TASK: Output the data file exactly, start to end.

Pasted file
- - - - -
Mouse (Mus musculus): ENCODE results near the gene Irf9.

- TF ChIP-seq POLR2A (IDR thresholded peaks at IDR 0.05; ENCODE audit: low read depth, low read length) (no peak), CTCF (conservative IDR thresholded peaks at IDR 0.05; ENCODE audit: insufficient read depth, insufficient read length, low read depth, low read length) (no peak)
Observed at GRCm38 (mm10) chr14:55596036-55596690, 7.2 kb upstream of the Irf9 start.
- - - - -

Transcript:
Mouse (Mus musculus): ENCODE results near the gene Irf9.

- TF ChIP-seq POLR2A (IDR thresholded peaks at IDR 0.05; ENCODE audit: low read depth, low read length) (no peak), CTCF (conservative IDR thresholded peaks at IDR 0.05; ENCODE audit: insufficient read depth, insufficient read length, low read depth, low read length) (no peak)
Observed at GRCm38 (mm10) chr14:55596036-55596690, 7.2 kb upstream of the Irf9 start.